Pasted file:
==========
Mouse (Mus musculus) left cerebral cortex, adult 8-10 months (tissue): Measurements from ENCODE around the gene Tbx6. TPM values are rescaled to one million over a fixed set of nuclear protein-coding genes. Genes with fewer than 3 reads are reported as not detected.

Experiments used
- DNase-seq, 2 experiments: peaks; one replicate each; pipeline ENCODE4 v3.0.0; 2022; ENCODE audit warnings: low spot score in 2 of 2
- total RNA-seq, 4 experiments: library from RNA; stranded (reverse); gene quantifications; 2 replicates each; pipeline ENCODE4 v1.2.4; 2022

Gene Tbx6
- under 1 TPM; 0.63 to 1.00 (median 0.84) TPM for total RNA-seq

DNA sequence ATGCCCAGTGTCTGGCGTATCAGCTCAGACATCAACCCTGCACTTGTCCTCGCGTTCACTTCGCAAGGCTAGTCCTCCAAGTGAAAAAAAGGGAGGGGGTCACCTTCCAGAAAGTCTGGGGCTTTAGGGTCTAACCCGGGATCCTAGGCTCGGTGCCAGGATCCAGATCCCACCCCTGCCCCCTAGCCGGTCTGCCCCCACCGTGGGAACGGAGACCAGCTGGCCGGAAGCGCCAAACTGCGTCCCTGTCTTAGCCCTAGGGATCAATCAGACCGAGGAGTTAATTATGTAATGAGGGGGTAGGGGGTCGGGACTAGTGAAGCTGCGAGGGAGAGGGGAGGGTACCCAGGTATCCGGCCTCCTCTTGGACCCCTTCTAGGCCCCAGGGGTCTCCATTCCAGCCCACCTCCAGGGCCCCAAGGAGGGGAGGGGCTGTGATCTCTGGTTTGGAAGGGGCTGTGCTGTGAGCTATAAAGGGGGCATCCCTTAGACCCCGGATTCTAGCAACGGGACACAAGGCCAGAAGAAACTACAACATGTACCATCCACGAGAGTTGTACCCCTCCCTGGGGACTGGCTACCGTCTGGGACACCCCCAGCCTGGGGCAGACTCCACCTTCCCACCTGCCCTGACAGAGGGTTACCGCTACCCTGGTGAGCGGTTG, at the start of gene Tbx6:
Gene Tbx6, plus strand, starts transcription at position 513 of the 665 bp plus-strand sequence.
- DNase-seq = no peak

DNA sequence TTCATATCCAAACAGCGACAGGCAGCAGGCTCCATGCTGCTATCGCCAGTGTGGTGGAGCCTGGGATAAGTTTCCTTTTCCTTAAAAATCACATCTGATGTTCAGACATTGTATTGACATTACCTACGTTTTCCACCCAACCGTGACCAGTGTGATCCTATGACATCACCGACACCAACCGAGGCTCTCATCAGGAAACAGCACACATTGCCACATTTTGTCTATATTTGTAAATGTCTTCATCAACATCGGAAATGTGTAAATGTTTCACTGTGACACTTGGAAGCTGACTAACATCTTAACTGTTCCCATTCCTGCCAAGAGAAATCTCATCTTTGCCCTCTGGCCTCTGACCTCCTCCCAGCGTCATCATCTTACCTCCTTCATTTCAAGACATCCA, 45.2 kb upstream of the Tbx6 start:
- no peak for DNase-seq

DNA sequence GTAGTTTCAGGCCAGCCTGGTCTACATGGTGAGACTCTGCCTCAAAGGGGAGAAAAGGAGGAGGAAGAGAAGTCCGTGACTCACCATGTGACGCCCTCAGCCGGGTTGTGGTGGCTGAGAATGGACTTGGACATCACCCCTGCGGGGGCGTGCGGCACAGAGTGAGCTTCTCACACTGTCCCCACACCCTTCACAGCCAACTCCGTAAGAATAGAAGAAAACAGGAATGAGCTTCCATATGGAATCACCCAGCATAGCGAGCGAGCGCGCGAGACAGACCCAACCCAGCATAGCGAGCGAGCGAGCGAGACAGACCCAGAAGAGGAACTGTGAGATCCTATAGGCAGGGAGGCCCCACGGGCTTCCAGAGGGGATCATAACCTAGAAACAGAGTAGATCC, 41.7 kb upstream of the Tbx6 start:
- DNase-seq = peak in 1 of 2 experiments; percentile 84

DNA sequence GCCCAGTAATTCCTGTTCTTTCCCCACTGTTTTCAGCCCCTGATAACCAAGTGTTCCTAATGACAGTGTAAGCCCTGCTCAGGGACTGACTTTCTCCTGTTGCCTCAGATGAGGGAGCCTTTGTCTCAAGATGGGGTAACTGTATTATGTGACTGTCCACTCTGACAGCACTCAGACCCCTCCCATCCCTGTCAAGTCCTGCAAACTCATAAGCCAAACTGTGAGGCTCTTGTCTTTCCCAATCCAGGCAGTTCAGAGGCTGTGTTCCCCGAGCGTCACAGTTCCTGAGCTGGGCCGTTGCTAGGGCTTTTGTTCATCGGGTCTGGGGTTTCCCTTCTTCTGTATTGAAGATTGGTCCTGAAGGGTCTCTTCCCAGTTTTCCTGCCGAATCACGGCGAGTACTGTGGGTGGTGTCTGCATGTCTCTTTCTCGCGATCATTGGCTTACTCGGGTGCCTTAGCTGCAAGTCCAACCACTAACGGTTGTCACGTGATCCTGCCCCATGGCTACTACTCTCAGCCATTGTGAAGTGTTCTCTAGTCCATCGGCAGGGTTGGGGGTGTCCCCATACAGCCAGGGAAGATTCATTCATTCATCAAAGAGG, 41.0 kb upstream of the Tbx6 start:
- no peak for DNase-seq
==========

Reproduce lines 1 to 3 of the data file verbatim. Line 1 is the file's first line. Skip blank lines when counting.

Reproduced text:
Mouse (Mus musculus) left cerebral cortex, adult 8-10 months (tissue): Measurements from ENCODE around the gene Tbx6. TPM values are rescaled to one million over a fixed set of nuclear protein-coding genes. Genes with fewer than 3 reads are reported as not detected.

Experiments used
- DNase-seq, 2 experiments: peaks; one replicate each; pipeline ENCODE4 v3.0.0; 2022; ENCODE audit warnings: low spot score in 2 of 2